After reading the above, I just removed process lasso from my computer after having it for a couple of years. My internet speed has increased significantly. That is not the actual speed of the internet but the speed my browser responds. Thanks for the information and I will NEVER install this program again.

Reply   |   Comment by LancasterPA  –  8 years ago  –  Did you find this comment useful? yes | no (-3)

Wait ... what?

That's like saying, "... I just loosened my shoe laces and now my hearing is better! ..."

A little bit more information would help us understand your situation and assess if it informs our situation, @LancasterPA.


Reply   |   Comment by Peter Blaise  –  8 years ago  –  Did you find this comment useful? yes | no (+2)

Process Lasso has zero interaction with the network settings or adapters, so there is no way it's possible that it impacted your Internet speeds. Probably what you are seeing is some coincidental improvement in internet speeds and further testing would confirm there is no correlation. I mean, how could there be, when Process Lasso makes no adjustments to, and no interaction with, network settings or software?

Reply   |   Comment by Jeremy Collake  –  8 years ago  –  Did you find this comment useful? yes | no (+13)

To clarify my response, since you say your browser improved in performance rather than line speed (I misread), I would again say that Process Lasso is not the culprit. ProBalance, for instance, will *never* act on the web browser while you are using it, and even if it did act on the browser while in the background, it wouldn't adversely impact it's performance. I am absolutely certain of this. There's no possibility that there is a correlation here. We even extend ProBalance protection to not act on child processes of the foreground processes, meaning it won't act on browser extensions run in a child process.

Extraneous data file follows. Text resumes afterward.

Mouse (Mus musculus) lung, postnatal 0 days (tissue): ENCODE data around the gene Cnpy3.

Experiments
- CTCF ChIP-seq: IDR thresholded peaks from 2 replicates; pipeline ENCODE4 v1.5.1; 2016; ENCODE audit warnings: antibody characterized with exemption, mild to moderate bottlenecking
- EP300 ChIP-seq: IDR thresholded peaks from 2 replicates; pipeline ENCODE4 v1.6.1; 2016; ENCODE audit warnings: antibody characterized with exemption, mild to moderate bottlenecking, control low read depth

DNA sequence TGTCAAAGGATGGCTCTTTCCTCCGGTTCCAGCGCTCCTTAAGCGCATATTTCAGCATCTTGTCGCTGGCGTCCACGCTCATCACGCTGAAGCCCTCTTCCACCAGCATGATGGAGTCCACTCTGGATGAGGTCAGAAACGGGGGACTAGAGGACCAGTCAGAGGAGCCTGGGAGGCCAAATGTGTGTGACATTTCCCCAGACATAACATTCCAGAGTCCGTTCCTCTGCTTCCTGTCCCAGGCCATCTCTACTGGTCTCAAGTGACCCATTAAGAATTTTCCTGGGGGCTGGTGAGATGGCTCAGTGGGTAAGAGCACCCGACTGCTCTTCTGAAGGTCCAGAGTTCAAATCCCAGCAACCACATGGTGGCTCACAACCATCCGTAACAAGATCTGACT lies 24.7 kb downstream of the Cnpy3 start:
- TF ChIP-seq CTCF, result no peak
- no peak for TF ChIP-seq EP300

One interesting thing to note is that Google Chrome uses a ProBalance-like algorithm itself, lowering background process tabs to Below Normal. It's very similar to our algorithm, very similar. For that reason, Google Chrome is never acted on - due to another exclusion, that processes of non-normal priority class are ignored since it's assumed they have set their priority class for a good reason.

Even in a worst case scenario where ProBalance acted on some component of something you were actively using, despite it being designed not to, it would not impact performance. The marginal change in process priority class is just enough to keep your PC responsive, but not enough to dramatically shift the allocation of CPU cycles in times when there is contention for the CPU. If there is no contention for the CPU, then it doesn't even matter what the priority class is, as it will get all the CPU cycles it needs, because no other process (actually threads) are requesting them.